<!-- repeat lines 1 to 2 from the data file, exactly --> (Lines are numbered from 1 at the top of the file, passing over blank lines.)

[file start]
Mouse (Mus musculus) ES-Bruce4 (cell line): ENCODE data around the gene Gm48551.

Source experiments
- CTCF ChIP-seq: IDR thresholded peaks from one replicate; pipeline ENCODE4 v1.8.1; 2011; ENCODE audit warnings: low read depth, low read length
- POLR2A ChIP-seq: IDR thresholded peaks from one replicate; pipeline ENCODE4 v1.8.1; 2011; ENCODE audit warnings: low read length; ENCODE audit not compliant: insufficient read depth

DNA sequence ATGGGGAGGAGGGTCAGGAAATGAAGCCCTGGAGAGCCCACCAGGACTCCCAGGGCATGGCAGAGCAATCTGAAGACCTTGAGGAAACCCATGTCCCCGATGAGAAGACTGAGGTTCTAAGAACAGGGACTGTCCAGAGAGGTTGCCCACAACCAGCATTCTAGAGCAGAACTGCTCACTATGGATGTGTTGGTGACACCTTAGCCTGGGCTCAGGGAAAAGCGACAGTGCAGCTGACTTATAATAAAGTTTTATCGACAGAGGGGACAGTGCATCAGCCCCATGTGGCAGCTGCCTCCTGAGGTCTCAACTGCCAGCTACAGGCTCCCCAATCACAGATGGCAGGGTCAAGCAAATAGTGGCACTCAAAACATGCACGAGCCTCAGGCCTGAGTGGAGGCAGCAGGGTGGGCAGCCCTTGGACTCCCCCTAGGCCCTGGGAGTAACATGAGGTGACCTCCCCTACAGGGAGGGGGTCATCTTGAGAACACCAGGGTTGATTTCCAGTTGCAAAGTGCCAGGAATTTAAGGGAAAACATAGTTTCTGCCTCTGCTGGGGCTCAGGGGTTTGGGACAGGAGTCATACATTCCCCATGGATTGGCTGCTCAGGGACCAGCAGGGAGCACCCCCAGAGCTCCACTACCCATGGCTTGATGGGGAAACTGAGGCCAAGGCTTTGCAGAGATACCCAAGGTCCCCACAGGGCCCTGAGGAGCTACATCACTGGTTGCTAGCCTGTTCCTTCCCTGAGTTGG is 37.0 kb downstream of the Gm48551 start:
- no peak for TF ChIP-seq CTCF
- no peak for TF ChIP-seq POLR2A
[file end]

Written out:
Mouse (Mus musculus) ES-Bruce4 (cell line): ENCODE data around the gene Gm48551.

Source experiments